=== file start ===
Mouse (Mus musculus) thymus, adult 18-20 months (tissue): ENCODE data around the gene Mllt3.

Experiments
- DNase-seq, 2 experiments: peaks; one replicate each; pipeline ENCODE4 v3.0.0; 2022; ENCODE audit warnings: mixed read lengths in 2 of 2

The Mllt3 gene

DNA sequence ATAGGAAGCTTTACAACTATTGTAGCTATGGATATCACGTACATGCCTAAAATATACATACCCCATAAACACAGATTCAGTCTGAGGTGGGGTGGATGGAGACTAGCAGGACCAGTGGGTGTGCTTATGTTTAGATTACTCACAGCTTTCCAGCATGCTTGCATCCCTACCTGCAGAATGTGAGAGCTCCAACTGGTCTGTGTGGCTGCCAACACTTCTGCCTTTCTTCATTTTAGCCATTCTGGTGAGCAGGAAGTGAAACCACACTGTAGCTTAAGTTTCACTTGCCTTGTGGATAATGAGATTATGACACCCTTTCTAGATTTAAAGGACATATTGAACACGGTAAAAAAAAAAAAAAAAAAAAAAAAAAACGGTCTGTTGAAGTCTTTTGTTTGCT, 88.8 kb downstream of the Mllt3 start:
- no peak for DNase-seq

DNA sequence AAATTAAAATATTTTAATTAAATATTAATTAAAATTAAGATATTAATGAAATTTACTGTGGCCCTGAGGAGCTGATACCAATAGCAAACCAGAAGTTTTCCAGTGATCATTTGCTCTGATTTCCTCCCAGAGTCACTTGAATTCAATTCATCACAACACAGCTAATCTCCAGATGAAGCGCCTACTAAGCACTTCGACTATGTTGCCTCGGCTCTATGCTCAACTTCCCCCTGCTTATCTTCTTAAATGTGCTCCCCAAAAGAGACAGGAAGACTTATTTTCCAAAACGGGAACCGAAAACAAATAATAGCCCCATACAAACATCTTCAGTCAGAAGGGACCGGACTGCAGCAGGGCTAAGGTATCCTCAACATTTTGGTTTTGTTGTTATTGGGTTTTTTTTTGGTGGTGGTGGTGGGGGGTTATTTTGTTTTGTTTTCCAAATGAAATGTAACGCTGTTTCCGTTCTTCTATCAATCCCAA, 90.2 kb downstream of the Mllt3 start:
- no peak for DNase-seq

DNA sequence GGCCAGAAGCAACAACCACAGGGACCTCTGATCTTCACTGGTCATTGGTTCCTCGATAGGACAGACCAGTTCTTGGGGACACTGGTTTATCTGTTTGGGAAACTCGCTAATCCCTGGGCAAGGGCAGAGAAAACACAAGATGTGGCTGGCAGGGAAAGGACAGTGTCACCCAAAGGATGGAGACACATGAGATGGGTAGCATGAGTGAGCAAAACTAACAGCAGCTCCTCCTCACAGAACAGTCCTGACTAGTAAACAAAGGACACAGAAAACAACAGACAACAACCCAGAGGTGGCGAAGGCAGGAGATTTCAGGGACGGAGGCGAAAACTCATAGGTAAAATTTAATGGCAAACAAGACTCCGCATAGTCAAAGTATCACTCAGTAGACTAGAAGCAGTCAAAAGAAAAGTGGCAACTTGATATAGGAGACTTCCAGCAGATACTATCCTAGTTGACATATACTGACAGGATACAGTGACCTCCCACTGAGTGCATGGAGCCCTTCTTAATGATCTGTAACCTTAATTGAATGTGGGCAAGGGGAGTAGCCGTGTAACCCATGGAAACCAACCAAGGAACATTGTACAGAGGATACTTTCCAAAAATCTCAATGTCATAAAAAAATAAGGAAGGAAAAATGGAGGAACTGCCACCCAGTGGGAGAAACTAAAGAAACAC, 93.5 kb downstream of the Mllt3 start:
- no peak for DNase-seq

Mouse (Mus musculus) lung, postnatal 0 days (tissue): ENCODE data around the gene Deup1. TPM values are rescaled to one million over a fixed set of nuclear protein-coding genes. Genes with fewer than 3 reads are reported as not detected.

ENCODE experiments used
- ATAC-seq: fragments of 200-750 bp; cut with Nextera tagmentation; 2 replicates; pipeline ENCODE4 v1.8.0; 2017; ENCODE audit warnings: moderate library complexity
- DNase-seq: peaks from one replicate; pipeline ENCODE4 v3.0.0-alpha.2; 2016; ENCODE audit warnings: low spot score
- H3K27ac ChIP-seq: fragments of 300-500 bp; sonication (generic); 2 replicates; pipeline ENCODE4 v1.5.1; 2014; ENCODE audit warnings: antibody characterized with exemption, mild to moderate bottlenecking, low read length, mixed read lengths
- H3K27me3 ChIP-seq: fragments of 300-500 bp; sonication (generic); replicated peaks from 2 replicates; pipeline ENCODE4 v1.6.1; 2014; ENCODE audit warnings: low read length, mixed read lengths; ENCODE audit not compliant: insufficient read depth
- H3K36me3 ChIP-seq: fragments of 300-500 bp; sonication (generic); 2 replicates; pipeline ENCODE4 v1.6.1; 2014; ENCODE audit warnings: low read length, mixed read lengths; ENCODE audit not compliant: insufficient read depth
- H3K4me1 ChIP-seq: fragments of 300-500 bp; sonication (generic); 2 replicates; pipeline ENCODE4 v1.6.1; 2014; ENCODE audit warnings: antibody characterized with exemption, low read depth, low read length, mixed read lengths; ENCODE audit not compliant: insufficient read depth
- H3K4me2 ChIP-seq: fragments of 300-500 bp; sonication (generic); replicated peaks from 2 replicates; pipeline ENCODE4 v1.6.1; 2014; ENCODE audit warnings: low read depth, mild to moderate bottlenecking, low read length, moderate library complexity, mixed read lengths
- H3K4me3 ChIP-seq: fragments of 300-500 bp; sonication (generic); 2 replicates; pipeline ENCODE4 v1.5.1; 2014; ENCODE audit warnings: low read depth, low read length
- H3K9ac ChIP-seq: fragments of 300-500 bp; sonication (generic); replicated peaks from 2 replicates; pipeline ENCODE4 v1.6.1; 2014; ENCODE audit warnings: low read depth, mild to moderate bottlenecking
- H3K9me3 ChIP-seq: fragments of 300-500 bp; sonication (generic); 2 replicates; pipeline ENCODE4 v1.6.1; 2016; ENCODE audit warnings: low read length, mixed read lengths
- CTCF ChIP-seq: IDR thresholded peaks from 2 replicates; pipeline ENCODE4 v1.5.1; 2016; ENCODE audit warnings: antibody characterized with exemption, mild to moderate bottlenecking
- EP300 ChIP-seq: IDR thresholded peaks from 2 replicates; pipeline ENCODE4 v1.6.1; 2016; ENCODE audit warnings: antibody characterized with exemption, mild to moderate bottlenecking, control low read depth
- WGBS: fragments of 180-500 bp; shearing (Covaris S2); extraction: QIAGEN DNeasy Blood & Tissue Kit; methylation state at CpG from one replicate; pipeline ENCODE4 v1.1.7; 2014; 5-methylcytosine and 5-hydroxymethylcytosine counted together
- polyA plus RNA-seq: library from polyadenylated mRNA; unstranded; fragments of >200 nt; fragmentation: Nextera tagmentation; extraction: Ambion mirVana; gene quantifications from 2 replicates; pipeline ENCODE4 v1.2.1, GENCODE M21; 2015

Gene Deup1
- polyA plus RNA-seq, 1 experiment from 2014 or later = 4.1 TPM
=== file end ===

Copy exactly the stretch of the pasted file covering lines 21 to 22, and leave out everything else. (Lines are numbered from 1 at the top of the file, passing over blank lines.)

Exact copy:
- H3K9ac ChIP-seq: fragments of 300-500 bp; sonication (generic); replicated peaks from 2 replicates; pipeline ENCODE4 v1.6.1; 2014; ENCODE audit warnings: low read depth, mild to moderate bottlenecking
- H3K9me3 ChIP-seq: fragments of 300-500 bp; sonication (generic); 2 replicates; pipeline ENCODE4 v1.6.1; 2016; ENCODE audit warnings: low read length, mixed read lengths